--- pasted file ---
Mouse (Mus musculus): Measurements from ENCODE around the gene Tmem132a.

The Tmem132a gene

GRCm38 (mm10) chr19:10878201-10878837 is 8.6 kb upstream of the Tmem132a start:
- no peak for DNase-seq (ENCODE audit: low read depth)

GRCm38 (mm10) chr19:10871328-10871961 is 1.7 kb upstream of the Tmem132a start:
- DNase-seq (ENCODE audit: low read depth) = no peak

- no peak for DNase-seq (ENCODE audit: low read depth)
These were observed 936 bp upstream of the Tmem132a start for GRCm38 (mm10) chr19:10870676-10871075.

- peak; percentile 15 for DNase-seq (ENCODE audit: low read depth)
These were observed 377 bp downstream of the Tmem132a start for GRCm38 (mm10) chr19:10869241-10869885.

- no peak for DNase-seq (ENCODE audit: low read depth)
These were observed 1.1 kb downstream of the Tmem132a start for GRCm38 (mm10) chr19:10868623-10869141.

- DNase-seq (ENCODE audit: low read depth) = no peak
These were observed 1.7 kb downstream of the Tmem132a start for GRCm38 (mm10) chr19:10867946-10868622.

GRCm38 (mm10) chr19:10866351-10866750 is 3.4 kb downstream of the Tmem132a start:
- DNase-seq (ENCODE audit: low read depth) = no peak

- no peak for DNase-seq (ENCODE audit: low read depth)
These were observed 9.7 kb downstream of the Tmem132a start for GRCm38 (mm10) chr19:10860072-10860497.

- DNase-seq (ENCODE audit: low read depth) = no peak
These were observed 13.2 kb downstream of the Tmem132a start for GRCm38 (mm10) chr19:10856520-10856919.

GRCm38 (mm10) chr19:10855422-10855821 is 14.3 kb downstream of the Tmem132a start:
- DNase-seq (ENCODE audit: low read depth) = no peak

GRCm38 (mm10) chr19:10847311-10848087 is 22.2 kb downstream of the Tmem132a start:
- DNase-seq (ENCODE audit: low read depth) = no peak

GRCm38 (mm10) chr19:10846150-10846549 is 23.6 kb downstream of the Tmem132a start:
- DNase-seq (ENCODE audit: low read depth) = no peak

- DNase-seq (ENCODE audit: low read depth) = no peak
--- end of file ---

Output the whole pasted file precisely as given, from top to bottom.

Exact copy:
Mouse (Mus musculus): Measurements from ENCODE around the gene Tmem132a.

The Tmem132a gene

GRCm38 (mm10) chr19:10878201-10878837 is 8.6 kb upstream of the Tmem132a start:
- no peak for DNase-seq (ENCODE audit: low read depth)

GRCm38 (mm10) chr19:10871328-10871961 is 1.7 kb upstream of the Tmem132a start:
- DNase-seq (ENCODE audit: low read depth) = no peak

- no peak for DNase-seq (ENCODE audit: low read depth)
These were observed 936 bp upstream of the Tmem132a start for GRCm38 (mm10) chr19:10870676-10871075.

- peak; percentile 15 for DNase-seq (ENCODE audit: low read depth)
These were observed 377 bp downstream of the Tmem132a start for GRCm38 (mm10) chr19:10869241-10869885.

- no peak for DNase-seq (ENCODE audit: low read depth)
These were observed 1.1 kb downstream of the Tmem132a start for GRCm38 (mm10) chr19:10868623-10869141.

- DNase-seq (ENCODE audit: low read depth) = no peak
These were observed 1.7 kb downstream of the Tmem132a start for GRCm38 (mm10) chr19:10867946-10868622.

GRCm38 (mm10) chr19:10866351-10866750 is 3.4 kb downstream of the Tmem132a start:
- DNase-seq (ENCODE audit: low read depth) = no peak

- no peak for DNase-seq (ENCODE audit: low read depth)
These were observed 9.7 kb downstream of the Tmem132a start for GRCm38 (mm10) chr19:10860072-10860497.

- DNase-seq (ENCODE audit: low read depth) = no peak
These were observed 13.2 kb downstream of the Tmem132a start for GRCm38 (mm10) chr19:10856520-10856919.

GRCm38 (mm10) chr19:10855422-10855821 is 14.3 kb downstream of the Tmem132a start:
- DNase-seq (ENCODE audit: low read depth) = no peak

GRCm38 (mm10) chr19:10847311-10848087 is 22.2 kb downstream of the Tmem132a start:
- DNase-seq (ENCODE audit: low read depth) = no peak

GRCm38 (mm10) chr19:10846150-10846549 is 23.6 kb downstream of the Tmem132a start:
- DNase-seq (ENCODE audit: low read depth) = no peak

- DNase-seq (ENCODE audit: low read depth) = no peak